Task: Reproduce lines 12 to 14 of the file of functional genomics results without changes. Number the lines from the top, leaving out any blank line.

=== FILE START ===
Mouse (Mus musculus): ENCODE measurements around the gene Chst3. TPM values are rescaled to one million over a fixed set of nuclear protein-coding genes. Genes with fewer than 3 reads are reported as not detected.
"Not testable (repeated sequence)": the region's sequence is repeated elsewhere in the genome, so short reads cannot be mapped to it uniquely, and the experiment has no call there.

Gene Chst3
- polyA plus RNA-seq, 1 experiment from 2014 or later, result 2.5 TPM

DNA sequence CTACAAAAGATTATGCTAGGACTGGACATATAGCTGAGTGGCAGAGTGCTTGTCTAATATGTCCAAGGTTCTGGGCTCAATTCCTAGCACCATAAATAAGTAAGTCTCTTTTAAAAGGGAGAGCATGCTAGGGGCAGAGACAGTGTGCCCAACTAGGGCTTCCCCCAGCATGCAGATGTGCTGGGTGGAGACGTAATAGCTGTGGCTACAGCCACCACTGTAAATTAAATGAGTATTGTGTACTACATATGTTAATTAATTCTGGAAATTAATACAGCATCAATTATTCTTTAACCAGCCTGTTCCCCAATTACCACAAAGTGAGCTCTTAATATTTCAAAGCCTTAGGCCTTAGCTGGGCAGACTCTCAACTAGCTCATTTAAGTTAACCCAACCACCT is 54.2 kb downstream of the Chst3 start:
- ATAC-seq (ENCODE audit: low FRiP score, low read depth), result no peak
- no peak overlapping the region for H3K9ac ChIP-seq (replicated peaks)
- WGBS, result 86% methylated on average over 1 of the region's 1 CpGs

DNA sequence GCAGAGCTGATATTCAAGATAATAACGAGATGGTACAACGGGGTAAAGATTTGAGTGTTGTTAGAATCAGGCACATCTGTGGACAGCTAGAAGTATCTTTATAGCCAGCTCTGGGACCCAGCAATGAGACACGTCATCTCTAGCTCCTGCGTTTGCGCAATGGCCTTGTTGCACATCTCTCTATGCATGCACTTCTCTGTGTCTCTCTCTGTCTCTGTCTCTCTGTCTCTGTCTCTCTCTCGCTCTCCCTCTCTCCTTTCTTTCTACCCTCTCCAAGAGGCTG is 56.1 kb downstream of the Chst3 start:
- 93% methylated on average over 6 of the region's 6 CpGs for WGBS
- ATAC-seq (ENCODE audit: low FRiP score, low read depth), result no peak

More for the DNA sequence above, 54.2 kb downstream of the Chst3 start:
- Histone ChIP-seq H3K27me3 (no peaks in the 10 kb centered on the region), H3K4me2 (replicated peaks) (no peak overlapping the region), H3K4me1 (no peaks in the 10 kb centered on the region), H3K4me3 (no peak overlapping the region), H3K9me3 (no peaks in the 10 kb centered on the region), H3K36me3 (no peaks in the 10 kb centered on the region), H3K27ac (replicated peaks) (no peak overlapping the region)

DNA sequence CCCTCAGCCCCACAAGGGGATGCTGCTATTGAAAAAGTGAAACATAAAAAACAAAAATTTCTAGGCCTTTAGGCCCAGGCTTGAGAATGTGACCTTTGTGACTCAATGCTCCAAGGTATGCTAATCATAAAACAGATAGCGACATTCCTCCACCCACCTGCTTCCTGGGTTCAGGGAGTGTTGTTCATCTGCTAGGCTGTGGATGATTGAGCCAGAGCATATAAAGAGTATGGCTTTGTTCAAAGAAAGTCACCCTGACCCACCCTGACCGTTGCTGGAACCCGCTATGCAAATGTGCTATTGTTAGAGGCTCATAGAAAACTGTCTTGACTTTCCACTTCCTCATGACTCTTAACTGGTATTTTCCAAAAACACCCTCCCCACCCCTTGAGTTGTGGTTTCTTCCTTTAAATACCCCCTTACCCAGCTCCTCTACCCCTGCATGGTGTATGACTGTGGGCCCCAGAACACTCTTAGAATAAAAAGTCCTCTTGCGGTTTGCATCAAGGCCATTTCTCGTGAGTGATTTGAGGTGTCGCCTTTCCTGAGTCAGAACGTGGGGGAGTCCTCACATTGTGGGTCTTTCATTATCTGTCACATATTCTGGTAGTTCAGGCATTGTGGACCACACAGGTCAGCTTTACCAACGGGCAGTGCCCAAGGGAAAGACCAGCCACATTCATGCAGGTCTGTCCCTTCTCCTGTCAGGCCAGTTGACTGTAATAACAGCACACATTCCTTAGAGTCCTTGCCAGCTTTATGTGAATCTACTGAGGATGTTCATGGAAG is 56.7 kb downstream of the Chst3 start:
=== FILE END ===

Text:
More for the DNA sequence above, 54.2 kb downstream of the Chst3 start:
- Histone ChIP-seq H3K27me3 (no peaks in the 10 kb centered on the region), H3K4me2 (replicated peaks) (no peak overlapping the region), H3K4me1 (no peaks in the 10 kb centered on the region), H3K4me3 (no peak overlapping the region), H3K9me3 (no peaks in the 10 kb centered on the region), H3K36me3 (no peaks in the 10 kb centered on the region), H3K27ac (replicated peaks) (no peak overlapping the region)

DNA sequence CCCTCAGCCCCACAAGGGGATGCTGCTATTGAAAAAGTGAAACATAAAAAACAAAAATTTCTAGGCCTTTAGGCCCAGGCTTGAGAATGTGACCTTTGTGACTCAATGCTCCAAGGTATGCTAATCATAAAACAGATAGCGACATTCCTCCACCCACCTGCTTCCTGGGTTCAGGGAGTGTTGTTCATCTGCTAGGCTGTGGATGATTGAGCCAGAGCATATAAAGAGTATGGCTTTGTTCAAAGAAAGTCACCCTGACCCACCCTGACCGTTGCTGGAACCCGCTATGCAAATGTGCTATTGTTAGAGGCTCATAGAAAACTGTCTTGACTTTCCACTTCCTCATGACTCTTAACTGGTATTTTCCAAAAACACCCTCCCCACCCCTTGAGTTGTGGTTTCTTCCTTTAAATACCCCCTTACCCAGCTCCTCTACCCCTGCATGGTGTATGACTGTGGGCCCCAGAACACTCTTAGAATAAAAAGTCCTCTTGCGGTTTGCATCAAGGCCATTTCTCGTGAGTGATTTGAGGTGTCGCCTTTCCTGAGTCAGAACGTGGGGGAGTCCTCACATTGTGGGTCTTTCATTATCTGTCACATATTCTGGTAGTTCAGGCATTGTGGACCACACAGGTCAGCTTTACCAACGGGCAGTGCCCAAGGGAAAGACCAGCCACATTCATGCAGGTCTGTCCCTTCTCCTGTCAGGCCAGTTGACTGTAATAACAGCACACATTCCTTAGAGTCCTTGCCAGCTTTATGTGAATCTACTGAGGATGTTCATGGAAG is 56.7 kb downstream of the Chst3 start: